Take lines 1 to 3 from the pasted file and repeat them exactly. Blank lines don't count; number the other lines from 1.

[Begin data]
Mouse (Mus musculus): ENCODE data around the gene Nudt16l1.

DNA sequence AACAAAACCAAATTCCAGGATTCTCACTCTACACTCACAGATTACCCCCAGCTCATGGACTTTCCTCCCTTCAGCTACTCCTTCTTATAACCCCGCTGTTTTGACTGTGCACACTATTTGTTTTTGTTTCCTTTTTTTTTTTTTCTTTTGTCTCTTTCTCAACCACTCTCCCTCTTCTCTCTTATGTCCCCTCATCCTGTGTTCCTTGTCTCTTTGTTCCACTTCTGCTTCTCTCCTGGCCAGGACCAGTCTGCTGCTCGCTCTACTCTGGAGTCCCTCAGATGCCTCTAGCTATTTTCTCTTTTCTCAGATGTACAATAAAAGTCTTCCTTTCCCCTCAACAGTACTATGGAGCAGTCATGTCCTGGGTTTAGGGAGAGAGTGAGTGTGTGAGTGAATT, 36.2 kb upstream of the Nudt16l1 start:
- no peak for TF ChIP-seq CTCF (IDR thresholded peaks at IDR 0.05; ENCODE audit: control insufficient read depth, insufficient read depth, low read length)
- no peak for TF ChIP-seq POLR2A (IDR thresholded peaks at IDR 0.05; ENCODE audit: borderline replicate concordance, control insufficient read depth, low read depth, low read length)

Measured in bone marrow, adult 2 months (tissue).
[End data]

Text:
Mouse (Mus musculus): ENCODE data around the gene Nudt16l1.

DNA sequence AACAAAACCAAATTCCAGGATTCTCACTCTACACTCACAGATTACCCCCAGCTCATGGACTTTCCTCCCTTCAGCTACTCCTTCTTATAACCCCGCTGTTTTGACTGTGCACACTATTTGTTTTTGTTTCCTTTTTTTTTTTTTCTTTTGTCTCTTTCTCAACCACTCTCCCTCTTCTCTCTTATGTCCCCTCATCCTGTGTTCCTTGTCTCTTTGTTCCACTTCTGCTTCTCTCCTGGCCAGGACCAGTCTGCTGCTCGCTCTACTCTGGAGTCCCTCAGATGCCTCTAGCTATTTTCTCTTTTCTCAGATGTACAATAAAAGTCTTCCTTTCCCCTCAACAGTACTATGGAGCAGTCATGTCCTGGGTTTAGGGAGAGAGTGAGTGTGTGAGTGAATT, 36.2 kb upstream of the Nudt16l1 start:
- no peak for TF ChIP-seq CTCF (IDR thresholded peaks at IDR 0.05; ENCODE audit: control insufficient read depth, insufficient read depth, low read length)